I’m still not done with Mass Effect: Andromeda–I’m about halfway through the game. It might take me some time to get through it, but in the meantime, I wanted to talk about the impression I’ve had of the game so far from a biological/genetics standpoint.
At some point in the game’s production, someone with knowledge about scientific research must have been consulted. Andromeda leans away from a lot of the pitfalls I frequently see in media representation of science, and instead shows some understanding of what science is like. (Though that doesn’t mean I always agree on how a particular subject is tackled.)
There are a number of nice touches hidden throughout the game:
- Cryostasis was used to keep colonists alive during the 600 year journey to Andromeda. In one overheard conversation, the revival team asks what to do with the people who don’t survive the process. They have this functional cryopreservation process, but not everyone survives it. It’s an acknowledgement of the unpredictability of biology, where nothing is ever 100%.
- The angara are a different species that the colonists encounter for the first time. When scientists are presented with the angaran belief in reincarnation, and the ability of certain angara to recall memories from an ancestor, their reaction isn’t the stereotypical ‘but that can’t happen.’ Instead, more realistically, they speculate on how the angara might be able to genetically inherit ancestral memories.
- Another newly encountered species, the kett, are able to incorporate genes from other species–a controlled, deliberate horizontal gene transfer (with the game using the terminology).
- The game also stretches the imagination in terms of thinking about AI. Far from the old school stories where AI is inevitably a danger to humanity, here, the main protagonist interfaces with an AI in a way that’s compared in-game to a symbiotic relationship.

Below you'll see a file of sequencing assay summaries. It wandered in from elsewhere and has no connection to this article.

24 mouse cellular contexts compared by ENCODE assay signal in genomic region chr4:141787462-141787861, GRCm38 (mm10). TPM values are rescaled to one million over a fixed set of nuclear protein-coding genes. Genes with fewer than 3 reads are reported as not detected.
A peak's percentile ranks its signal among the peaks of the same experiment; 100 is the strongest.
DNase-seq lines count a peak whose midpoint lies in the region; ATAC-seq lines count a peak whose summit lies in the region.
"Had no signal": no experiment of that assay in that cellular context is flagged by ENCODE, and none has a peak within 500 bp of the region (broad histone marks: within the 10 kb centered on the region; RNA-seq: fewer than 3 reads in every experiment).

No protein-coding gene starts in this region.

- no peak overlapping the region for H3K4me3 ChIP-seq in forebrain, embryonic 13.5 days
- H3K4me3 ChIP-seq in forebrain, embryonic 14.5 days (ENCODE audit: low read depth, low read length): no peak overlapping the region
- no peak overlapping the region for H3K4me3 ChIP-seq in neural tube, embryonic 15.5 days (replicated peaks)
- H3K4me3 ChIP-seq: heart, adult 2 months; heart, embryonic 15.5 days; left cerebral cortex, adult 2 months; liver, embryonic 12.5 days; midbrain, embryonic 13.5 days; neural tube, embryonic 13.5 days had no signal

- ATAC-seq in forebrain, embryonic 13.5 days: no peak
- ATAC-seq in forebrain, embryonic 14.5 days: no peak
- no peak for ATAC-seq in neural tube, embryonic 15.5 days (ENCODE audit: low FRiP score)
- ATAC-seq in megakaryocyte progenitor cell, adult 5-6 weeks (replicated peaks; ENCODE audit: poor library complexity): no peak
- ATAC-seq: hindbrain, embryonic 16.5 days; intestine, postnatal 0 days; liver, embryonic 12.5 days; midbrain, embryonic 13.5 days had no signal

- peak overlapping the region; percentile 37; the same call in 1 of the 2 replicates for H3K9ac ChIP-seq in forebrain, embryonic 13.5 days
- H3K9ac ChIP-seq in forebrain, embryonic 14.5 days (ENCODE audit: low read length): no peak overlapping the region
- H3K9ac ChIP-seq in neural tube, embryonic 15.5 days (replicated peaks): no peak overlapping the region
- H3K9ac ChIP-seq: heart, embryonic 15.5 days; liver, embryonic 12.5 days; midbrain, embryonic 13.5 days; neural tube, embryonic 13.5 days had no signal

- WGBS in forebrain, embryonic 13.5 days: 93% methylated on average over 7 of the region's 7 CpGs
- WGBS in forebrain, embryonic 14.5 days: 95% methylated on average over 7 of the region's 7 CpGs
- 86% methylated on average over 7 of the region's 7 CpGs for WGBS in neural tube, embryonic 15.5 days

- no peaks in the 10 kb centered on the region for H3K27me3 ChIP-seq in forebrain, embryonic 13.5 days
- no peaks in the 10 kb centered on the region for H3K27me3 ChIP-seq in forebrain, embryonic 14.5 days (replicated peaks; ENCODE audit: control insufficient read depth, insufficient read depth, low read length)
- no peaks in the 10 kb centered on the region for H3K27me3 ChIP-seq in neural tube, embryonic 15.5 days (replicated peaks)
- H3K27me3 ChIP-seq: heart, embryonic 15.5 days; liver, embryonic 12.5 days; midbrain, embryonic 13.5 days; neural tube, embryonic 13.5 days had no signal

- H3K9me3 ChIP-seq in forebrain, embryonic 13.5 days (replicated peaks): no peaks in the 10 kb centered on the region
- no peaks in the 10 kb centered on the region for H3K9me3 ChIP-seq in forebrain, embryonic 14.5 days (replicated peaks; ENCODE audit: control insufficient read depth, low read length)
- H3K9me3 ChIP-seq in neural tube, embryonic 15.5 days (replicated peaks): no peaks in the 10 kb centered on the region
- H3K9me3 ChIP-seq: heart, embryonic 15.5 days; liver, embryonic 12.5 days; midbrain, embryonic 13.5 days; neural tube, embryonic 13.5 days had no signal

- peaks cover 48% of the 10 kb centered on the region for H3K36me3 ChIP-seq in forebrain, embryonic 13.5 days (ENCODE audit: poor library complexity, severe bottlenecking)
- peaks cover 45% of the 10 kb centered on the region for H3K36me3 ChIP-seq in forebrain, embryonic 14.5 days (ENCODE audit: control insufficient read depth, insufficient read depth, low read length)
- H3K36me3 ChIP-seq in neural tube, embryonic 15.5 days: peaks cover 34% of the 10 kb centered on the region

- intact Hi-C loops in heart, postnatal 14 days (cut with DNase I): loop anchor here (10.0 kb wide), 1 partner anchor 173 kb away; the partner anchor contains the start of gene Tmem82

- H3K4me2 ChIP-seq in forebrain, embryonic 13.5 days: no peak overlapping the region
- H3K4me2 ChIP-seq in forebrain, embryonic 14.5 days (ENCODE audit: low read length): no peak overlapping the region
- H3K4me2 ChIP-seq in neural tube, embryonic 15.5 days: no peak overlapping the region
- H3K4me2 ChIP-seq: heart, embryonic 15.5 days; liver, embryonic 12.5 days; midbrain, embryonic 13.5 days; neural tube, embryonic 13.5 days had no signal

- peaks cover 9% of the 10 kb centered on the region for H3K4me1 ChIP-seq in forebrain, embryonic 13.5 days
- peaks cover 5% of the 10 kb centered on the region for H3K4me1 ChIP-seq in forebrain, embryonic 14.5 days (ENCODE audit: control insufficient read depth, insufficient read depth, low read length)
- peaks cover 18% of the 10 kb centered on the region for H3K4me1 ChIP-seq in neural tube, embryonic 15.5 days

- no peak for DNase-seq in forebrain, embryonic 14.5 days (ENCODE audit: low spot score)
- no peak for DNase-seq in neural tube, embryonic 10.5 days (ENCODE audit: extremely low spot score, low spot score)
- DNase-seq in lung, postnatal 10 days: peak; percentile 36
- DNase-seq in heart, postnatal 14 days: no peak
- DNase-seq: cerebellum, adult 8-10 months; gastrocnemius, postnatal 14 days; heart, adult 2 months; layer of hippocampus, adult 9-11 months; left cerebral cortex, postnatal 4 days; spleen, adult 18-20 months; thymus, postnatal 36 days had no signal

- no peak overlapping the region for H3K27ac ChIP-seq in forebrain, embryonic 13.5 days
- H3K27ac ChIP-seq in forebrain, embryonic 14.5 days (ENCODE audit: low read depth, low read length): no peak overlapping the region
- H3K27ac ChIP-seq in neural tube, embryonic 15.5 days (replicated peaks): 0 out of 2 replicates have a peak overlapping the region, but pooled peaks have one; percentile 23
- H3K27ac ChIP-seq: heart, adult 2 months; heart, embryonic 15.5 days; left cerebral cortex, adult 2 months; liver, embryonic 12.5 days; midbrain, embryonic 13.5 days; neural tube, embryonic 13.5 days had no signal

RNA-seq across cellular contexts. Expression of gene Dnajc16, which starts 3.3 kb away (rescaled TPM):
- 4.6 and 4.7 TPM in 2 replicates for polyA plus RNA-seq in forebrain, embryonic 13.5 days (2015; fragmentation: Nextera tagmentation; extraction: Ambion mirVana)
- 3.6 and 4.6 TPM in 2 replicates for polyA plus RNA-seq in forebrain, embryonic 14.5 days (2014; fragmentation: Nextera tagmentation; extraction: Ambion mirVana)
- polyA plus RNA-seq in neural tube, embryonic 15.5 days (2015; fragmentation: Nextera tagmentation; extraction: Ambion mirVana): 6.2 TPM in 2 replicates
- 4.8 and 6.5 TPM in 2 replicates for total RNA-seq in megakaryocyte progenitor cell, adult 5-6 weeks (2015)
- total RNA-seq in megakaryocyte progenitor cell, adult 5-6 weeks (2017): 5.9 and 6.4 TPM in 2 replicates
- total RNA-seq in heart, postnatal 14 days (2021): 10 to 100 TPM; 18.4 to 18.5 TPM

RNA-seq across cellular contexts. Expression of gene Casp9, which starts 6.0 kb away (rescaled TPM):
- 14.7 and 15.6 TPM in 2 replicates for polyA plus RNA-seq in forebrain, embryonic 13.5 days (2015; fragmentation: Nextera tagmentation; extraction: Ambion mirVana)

Science and Religion
The one aspect I had mixed feelings about was how the conversation with your crew’s religious scientist goes down. On the plus side, the game makes the point that–despite stereotypes of scientists as exclusively atheist–some do participate in other religions. That’s totally worth saying. The minus side is that the conversation this revelation happens during forces a massive oversimplification. The character tells you that she believes in a higher power behind creation, and that science brings her closer to that higher power. You have literally only two very extreme ways to respond to that–either ‘I feel the same way’ or ‘There’s no higher power.’
I mean, really? 1) Even for people who are religious, there are a number of different beliefs they can have, and a number of different relationships those beliefs could have with science. 2) The references to a higher power might make anyone who’s religion isn’t strictly monotheistic feel excluded. 3) This also completely ignores agnosticism, by forcing a choice between believing and not believing in a God. 4) Even if someone is an atheist, they might not be comfortable stomping over someone else’s beliefs like this conversation choice forces you to.